The BBC’s decision to stop covering Formula 1 in their broadcasts is not a great situation for F1 nor its fans but when you consider that they had a 150 million Pound gap in budget to cover and F1 was one of the first to go, it makes you wonder if the BBC are reading the tea leaves just fine.
Sure, you could argue that the BBC have made significant cuts in their services and as an American, who doesn’t watch the BBC, I will concede the points to those who do. However, cutting sports seems to be a very aggressive move and while retaining many other sports programs but cutting F1, I have to wonder if the sport’s appeal versus costs isn’t one of the bigger justifications for dumping it.
“The Director General announced recently that the BBC needs to plug a £150 million annual gap in its finances from next year.
“He outlined that two-thirds of the savings would come from ‘scope’ savings, meaning that the BBC would stop doing some of the things that we currently do.
“BBC Sport was asked to deliver approximately £35 million of these savings.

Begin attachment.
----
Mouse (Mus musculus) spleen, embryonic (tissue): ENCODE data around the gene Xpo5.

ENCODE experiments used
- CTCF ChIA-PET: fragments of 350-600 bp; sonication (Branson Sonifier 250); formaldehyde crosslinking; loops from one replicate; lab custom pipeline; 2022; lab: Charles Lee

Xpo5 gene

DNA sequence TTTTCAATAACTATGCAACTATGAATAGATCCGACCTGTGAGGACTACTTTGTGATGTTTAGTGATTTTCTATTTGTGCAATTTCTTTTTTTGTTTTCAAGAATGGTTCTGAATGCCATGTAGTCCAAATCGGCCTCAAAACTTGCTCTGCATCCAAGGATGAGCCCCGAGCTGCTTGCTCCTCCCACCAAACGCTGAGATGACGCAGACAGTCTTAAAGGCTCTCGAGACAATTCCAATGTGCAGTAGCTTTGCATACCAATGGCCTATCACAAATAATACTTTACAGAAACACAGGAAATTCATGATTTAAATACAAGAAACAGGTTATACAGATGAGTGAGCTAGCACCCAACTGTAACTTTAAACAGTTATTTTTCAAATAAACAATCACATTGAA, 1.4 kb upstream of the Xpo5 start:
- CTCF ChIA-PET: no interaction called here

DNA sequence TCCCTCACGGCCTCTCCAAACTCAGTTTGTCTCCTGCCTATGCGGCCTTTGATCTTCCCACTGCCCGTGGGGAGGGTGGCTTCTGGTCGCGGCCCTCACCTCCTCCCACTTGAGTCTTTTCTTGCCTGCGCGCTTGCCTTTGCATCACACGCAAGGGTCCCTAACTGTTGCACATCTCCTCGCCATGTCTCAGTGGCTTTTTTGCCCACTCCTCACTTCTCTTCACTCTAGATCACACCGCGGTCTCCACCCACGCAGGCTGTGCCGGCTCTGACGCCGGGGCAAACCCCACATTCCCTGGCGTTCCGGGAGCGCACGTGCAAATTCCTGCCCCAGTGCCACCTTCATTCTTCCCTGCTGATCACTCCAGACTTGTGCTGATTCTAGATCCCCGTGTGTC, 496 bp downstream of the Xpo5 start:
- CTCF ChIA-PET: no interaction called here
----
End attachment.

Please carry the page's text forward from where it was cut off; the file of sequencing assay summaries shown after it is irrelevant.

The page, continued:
“This was due to the pressing need to realise the savings and the greater flexibility that BBC Sport has to deliver them compared to most other parts of the Corporation.
“No Director of Sport wants to be responsible for reducing the amount of sport on BBC TV. But the current financial position of the BBC means some tough and unwanted choices have to be made.
“There are no easy solutions; all of the options available would be unpopular with audiences.
“The BBC is announcing today that a significant chunk of BBC Sport’s remaining savings target will be delivered through the immediate termination of our TV rights agreement for Formula 1.
Summing up the move, Slater commented: “Any decision to have to stop broadcasting a particular sport or sporting event is hugely disappointing and taken reluctantly.”
I assume F1’s large price tag made it one of the more immediate objects on the hit list and one package that could take a significant chunk out of the 35 million needed. Being a premium service may cut both ways.
While Channel 4 is stepping in to fill the void and provide terrestrial coverage, the BBC’s massive appeal and coverage surely will be felt. It will also be interesting to see how the contractual obligation the BBC had with F1 is handled now they’ve terminated the contract early. One assumes a financial penalty will occur and even with that penalty, it seems dumping F1 still made the most since. Again, that doesn’t bode well for the broadcast package health of F1.
It may be purely coincidental but I had heard some folks mentioning that Sky Sports F1 is/has changed its format during the off season to darts or some other sport. Again, that doesn’t bode well for F1’s appeal either.
Hat Tip: BBC